TABLE OF CONTENTS

Title Page
Table of Contents
List of Tables

CHAPTER ONE: INTRODUCTION
Background of the Study
Statement of the Problem
Purpose of the Study
Significance of the Study
Scope of the Study
Research Questions
Hypotheses

CHAPTER TWO: REVIEW OF RELATED LITERATURE
Conceptual Framework
Concept of Resources
Concept of Resource Utilization
Concept of Curriculum
Concept of Curriculum Implementation
Concept, Nature, Goals and Scope of Junior Secondary School Social Studies Curriculum
Theoretical Framework
Bruner’s Theory of Instruction (Bruner, 1966)
Resource-Based Theory (Coase, 1937)
Review of Empirical Studies
Quality and Quantity of Teachers for Social Studies Curriculum implementation,
Facilities Available for Effective Social Studies Curriculum Implementation
Instructional materials and effective implementation Social Studies Curriculum
Available Curriculum for Teaching and learning of Social Studies
Qualification of teachers and effective implementation of Social Studies Curriculum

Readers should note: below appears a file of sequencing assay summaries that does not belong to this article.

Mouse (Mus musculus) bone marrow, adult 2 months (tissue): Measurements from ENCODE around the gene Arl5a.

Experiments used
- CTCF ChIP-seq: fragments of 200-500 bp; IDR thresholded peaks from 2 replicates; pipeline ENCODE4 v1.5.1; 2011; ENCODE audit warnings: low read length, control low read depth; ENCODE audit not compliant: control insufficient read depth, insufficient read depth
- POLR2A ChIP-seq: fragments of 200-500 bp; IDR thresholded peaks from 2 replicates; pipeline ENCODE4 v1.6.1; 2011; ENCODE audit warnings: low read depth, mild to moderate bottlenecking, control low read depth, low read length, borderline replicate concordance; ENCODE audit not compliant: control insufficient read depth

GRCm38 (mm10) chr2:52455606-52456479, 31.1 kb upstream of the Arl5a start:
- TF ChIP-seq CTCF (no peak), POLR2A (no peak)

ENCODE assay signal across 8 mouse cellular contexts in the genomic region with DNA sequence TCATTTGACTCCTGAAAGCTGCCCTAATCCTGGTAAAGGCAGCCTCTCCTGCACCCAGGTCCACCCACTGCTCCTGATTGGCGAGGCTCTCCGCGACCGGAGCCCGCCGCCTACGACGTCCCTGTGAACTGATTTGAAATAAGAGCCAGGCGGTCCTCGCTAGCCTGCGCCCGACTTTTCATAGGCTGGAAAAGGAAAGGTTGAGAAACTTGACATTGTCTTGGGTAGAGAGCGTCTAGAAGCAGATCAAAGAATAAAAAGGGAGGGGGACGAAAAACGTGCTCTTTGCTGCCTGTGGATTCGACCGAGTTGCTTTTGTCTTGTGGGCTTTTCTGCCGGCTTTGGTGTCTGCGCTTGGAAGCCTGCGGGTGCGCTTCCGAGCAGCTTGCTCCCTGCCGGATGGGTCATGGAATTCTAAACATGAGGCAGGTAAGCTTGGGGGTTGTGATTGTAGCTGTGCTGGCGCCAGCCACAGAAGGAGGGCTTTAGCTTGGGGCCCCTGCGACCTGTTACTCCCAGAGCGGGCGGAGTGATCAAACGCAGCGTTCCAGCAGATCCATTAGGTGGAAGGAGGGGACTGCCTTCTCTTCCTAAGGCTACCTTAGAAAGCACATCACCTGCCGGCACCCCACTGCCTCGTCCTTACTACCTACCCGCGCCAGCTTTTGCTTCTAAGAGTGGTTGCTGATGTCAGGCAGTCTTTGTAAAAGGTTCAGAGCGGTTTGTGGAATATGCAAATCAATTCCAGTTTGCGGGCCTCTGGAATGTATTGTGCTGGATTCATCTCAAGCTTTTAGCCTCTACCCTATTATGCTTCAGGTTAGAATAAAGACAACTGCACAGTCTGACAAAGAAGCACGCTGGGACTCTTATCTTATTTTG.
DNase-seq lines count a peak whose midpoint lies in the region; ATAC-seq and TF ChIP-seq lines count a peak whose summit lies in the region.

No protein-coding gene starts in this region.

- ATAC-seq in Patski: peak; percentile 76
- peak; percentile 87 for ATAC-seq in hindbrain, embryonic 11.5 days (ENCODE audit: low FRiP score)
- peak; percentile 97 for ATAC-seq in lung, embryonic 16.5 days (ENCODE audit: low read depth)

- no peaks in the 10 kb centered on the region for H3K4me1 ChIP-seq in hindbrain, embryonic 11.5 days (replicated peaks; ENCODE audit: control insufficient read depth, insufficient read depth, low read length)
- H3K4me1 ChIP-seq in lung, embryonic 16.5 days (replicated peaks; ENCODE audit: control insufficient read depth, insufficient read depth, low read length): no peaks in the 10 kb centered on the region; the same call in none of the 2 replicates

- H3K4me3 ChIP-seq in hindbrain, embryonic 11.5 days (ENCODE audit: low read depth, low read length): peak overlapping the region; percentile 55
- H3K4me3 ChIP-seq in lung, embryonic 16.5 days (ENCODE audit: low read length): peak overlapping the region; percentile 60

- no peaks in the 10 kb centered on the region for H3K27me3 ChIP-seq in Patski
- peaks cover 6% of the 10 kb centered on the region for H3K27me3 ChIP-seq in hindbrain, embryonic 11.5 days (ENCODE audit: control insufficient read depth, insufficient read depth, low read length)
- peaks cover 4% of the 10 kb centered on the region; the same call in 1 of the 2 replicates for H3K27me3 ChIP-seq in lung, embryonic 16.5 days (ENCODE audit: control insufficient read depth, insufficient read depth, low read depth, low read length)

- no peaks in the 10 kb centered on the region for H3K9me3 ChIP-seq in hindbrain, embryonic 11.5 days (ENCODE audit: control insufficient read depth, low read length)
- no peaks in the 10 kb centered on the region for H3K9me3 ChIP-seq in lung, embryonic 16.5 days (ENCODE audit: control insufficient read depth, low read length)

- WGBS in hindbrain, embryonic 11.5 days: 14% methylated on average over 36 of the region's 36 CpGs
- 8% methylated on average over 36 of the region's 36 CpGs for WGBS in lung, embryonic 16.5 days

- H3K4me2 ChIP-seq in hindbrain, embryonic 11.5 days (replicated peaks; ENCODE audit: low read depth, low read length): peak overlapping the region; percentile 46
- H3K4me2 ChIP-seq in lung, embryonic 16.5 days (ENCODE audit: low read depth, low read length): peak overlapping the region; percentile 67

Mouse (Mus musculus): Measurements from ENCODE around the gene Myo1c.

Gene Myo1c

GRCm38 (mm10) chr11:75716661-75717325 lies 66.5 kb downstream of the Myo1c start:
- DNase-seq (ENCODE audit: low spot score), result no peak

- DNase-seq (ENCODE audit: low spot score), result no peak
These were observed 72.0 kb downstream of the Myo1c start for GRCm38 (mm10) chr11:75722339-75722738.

Summary of Literature Review

CHAPTER THREE: RESEARCH METHOD
Design of the Study
Area of the Study
Population of the Study
Sample and Sampling Techniques
Instrument for Data Collection
Validation of the Instrument
Reliability of the Instruments
Method of Data Collection
Method of Data Analysis

CHAPTER FOUR: DATA PRESENTATION AND RESULTS

CHAPTER FIVE: DISCUSSION OF FINDINGS, SUMMARY, CONCLUSION AND RECOMMENDATIONS
Discussion of the Findings
Summary of the Study
Educational Implications of the Study
Limitations of the Study
Recommendations
Suggestions for further Studies
REFERENCES
Appendix


CHAPTER ONE
INTRODUCTION

Background to the Study